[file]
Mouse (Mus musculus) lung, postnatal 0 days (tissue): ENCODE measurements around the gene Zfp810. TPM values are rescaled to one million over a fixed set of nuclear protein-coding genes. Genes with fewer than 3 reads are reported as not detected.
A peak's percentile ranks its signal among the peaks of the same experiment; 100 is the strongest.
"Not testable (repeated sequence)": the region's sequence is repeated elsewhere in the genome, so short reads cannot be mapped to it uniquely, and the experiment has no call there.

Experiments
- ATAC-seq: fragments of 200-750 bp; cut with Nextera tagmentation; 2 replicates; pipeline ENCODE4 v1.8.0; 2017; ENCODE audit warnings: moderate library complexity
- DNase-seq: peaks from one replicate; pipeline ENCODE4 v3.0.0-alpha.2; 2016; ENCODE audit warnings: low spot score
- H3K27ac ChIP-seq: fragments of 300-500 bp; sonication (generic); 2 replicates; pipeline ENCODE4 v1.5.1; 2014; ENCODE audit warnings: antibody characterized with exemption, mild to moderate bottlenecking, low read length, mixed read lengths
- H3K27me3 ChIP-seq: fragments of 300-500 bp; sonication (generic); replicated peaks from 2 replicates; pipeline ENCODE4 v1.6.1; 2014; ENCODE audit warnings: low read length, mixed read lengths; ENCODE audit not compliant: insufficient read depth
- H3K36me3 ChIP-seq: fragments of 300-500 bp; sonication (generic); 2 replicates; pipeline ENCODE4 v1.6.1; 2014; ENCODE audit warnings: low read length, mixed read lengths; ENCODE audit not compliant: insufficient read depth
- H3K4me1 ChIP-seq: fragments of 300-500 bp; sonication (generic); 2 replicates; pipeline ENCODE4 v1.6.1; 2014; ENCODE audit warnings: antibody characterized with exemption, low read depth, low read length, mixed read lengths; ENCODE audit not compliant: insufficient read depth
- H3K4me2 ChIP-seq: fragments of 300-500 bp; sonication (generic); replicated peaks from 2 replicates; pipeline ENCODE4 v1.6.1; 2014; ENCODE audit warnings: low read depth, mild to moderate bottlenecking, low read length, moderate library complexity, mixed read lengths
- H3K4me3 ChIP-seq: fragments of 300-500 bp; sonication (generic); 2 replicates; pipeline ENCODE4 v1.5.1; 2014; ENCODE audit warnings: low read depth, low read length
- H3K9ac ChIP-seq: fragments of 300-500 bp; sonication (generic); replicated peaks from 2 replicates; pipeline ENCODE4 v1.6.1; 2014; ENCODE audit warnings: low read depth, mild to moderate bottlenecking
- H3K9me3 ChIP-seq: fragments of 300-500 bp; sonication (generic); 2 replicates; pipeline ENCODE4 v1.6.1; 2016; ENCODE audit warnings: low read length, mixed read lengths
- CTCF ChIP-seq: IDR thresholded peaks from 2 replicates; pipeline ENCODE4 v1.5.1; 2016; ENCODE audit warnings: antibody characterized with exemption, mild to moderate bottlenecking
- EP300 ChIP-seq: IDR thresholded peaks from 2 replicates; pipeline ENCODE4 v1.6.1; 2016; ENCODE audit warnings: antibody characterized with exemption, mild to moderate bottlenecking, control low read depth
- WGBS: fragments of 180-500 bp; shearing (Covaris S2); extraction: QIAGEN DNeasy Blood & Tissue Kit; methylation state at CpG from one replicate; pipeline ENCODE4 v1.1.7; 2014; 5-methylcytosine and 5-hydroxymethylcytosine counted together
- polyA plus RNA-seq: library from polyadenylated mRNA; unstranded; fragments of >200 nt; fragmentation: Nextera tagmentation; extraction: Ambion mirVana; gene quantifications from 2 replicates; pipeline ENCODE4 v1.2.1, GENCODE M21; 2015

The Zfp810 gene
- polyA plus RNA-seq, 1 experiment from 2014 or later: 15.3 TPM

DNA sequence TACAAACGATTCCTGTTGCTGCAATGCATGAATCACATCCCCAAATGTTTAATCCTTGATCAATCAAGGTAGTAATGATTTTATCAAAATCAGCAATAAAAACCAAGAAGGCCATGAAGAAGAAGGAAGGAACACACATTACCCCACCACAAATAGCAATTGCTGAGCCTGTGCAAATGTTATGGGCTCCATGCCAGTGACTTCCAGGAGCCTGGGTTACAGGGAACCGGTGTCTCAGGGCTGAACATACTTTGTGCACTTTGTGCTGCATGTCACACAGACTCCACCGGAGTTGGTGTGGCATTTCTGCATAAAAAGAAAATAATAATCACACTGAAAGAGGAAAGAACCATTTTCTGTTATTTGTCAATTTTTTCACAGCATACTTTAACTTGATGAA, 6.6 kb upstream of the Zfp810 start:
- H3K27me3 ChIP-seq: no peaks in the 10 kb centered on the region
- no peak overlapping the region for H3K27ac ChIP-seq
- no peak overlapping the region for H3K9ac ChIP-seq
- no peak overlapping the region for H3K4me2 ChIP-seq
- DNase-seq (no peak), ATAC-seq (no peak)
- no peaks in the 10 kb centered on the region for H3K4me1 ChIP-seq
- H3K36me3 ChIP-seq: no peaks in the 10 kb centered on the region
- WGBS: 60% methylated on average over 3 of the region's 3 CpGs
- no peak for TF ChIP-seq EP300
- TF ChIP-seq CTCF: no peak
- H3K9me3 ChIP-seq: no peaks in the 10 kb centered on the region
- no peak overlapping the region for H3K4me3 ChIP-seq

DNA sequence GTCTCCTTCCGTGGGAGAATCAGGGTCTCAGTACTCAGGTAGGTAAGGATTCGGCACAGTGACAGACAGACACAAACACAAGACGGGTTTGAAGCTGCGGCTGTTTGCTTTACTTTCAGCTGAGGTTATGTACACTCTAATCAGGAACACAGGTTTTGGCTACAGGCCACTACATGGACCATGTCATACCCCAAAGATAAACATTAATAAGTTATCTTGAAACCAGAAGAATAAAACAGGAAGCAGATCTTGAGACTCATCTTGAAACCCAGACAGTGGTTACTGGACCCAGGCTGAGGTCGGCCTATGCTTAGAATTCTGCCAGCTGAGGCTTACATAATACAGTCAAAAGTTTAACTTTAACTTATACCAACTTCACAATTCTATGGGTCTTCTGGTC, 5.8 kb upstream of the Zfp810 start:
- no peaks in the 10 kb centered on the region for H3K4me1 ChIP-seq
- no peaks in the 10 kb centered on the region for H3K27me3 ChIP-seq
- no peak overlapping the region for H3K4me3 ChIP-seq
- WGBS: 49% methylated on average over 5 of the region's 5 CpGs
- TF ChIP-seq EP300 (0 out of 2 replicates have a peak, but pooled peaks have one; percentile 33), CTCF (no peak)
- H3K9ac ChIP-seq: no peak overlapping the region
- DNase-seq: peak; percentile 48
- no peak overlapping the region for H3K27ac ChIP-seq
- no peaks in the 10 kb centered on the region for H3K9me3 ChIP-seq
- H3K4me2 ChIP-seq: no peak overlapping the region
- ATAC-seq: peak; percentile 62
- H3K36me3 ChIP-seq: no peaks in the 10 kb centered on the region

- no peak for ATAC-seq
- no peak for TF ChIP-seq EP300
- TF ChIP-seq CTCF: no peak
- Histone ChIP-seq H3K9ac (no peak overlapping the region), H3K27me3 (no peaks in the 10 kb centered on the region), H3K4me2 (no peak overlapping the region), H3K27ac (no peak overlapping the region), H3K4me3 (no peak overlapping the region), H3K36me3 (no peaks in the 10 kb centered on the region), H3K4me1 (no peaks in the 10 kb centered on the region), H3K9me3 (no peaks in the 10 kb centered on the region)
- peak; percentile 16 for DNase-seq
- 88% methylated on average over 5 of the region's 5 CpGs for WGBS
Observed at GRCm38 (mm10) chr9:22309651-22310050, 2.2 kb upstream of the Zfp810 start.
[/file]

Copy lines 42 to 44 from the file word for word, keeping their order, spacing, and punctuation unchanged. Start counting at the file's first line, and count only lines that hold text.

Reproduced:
- no peak overlapping the region for H3K27ac ChIP-seq
- no peaks in the 10 kb centered on the region for H3K9me3 ChIP-seq
- H3K4me2 ChIP-seq: no peak overlapping the region